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Full colour translation of Pantone: CS vs Pantone

Jan 18, 2013 1:45 AM

Tags: #pantone #colour_settings

Hi there,

 

I never got around to ask this question. Most of you have noticed that ID, AI and PS give different full colour translations of a Pantone colour. And then there's Pantone who says something completely different on their colour fans. Now who's right, and for CS which of the 3 is the most accurate? I'm working with CS 5.5 Master, my Pantone colour fans are 4th Edition, 2nd printing.

 

TIA.

 
Replies
  • Rob Day
    3,120 posts
    Oct 16, 2007
    Currently Being Moderated
    Jan 18, 2013 8:00 AM   in reply to motiondude

    ID, AI and PS give different full colour translations of a Pantone colour

     

    If you are looking at solid ink libraries then you have to compare the Lab values, which do match between the three programs as long as you are comparing the same libraries.

     

    If you are converting the Lab swatch values to CMYK or RGB the results depend on the document's profile, or the current working color spaces if there's no document profile.

     

    So if you look at Photoshop's Color Picker and pick  Pantone Purple, you get different CMYK or RGB values depending on the current Color Setting's Working Spaces and conversion options. Below is US SWOP Coated/AdobeRGB vs. Japan Coated/sRGB—note  the Lab values don't change and are the same values you would get in ID or AI.

     

     

    Screen shot 2013-01-18 at 10.04.51 AM.png

     

     

     

    US SWOP Coated CMYK, AdobeRGB

    Screen shot 2013-01-18 at 10.04.58 AM.png

     

     

    Japan Coated CMYK, sRGB

    Screen shot 2013-01-18 at 10.22.43 AM.png

     

     

    Pantone has recommended CMYK translations, but the values would have to be for one particular set of printing conditions. No translation would work for Pantone Purple because that color is out of the CMYK gamut.

     

    Message was edited by: Rob Day

     
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  • Rob Day
    3,120 posts
    Oct 16, 2007
    Currently Being Moderated
    Apr 2, 2013 10:17 AM   in reply to motiondude

    Thanks Rob. The question was: why do I get 3 different cmyk values under the same colorspace (Europe, prepress 3) from PS, AI and ID for the same Pantone colour?

    I'm not seeing that with the Pantone + Solid Libraries when the solid spot colors are Lab.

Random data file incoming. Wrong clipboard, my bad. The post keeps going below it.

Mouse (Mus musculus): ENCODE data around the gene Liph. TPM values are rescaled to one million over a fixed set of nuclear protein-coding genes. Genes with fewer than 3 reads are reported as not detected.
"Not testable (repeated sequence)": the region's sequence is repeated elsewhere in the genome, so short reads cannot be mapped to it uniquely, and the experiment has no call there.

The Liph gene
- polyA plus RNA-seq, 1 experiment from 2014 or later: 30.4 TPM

Make sure InDesign and Illustrator are set to define spots as Lab (in Photoshop solid libraries are always Lab). In ID it's under Ink Manager. In AI it's Spot Colors... under the Swatches flyout.

     

    Also make sure the document CMYK assignments (Edit>Assign Profiles) are Europe Prepress 3 before you convert the swatch to CMYK. It's the assigned color profile not Color Setting's Working CMYK profile that makes the conversion, so simply syncing your color settings might not work.

     

    Pantone can't print conversions for every printing condition on their swatches so their CMYK values are somewhat arbitrary—they would have to be for one specific  condition.

     

    If you don't want color managed conversions use the Pantone + Color Bridge libraries, which are set CMYK builds.

     

    Here's what I get for Pantone Cool Gray 10 solid conversions in the 3 apps when US Sheetfed is the assignment:

     

    PhotoshopScreenSnapz002.png

     

    Screen shot 2013-04-02 at 9.23.33 AM.png

    Screen shot 2013-04-02 at 9.25.05 AM.png

     

    Message was edited by: Rob Day

     
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  • Currently Being Moderated
    Apr 3, 2013 2:08 AM   in reply to motiondude

    I haven't seen fractional percentages cause a problem (and I suspect that may RIPs just round or truncate them). Holding color to +/- 1% on press for any plate would be well within the normal variation of a press run anyway and it's pretty unlikely that you'd see a significant difference between 10% and 10.05%, for example, and probably not even for a difference between 10% and 11%.

     
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  • Rob Day
    3,120 posts
    Oct 16, 2007
    Currently Being Moderated
    Apr 3, 2013 5:36 AM   in reply to motiondude

    I always learned that the cmyk percentages must be integers, not decimals

     

    The output would have to be real numbers if the device is capable of outputting 8-bits per channel (256 not 100 levels of gray).  I don't know why ID let's you choose percentages and PS doesn't

    I just found the differences between Pantone and Adobe pretty remarkable

     

    Adobe isn't providing a CMYK formula, you're getting a color managed conversion from a Lab color to CMYK. It's the same as when you convert an RGB color to CMYK, the resulting CMYK values could be anything depending on the source RGB and destination CMYK profiles.

     

    You can see the problem with CMYK definitions with a spot color like Pantone 253—it can't be accurately printed or displayed with CMYK values. But if you prefer to have an unchanging set of CMYK values you can use the Pantone + Bridge library.

     
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